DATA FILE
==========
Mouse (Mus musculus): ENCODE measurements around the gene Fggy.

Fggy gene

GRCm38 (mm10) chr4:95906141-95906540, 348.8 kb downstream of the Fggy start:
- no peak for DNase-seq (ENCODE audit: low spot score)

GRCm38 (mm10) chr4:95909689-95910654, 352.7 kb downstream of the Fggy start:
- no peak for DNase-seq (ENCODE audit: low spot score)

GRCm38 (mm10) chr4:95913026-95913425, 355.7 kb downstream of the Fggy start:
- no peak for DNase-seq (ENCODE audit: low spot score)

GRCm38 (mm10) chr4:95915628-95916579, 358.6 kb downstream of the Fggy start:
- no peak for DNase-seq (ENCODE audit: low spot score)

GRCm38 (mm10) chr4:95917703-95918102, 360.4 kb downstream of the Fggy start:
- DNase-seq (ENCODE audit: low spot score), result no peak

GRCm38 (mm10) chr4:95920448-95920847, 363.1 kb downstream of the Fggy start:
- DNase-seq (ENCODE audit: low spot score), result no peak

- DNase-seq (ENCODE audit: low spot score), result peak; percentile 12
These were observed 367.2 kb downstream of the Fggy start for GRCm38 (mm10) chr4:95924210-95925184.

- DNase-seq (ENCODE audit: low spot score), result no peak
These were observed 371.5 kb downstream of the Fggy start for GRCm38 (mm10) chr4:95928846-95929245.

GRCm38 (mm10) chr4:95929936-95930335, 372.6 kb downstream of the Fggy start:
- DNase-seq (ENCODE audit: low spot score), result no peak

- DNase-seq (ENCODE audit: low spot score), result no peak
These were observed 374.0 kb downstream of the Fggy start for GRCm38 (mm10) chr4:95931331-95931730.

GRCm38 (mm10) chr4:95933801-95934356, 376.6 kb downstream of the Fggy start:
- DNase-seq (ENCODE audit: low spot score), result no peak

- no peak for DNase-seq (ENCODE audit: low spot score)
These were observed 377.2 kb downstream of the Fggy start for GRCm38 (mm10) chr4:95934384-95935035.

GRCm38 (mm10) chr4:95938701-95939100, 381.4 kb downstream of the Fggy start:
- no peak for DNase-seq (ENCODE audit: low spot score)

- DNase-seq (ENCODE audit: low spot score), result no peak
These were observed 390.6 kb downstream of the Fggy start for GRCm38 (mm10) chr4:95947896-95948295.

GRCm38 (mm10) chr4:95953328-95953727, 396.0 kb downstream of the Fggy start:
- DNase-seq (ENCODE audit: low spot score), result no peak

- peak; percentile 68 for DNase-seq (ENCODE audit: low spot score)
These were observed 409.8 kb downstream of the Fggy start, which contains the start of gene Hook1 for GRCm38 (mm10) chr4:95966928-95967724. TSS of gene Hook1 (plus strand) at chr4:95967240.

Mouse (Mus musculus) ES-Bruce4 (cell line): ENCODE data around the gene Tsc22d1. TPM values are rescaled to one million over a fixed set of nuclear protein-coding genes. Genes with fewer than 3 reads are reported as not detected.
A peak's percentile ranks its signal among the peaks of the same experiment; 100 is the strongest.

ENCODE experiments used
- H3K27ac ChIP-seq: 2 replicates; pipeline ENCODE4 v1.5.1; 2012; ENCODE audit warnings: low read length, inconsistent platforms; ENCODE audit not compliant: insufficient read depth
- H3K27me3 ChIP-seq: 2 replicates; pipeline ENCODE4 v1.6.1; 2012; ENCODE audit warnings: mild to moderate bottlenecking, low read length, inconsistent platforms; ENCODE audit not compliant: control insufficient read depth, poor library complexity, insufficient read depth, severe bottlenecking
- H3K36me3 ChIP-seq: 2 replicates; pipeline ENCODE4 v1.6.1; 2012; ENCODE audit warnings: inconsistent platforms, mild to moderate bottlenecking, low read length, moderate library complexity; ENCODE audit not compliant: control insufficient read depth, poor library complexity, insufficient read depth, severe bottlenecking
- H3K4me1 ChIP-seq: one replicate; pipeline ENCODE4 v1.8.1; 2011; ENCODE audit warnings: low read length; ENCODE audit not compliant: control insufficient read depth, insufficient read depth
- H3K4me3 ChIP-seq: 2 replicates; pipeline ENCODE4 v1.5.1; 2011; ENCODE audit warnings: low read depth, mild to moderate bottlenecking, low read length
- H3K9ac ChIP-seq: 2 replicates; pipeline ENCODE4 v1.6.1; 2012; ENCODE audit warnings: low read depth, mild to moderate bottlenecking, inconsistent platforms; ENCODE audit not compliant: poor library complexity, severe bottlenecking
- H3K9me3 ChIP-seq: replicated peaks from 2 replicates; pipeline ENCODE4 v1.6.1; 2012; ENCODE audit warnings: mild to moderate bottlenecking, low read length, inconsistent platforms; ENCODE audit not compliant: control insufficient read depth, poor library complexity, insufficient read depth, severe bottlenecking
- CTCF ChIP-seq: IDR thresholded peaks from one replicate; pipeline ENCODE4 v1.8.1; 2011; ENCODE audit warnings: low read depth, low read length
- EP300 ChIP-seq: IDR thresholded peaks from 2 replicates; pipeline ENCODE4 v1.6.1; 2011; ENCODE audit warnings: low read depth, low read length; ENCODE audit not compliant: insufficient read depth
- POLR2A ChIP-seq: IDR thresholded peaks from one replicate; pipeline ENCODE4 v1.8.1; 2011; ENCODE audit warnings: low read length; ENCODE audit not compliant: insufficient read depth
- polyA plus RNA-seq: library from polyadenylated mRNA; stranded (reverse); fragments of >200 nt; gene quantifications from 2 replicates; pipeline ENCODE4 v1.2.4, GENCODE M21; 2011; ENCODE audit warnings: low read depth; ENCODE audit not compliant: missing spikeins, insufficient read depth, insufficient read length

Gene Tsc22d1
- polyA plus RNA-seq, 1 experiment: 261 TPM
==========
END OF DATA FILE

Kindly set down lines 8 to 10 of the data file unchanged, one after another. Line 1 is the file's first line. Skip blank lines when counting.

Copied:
- no peak for DNase-seq (ENCODE audit: low spot score)

GRCm38 (mm10) chr4:95915628-95916579, 358.6 kb downstream of the Fggy start:
- no peak for DNase-seq (ENCODE audit: low spot score)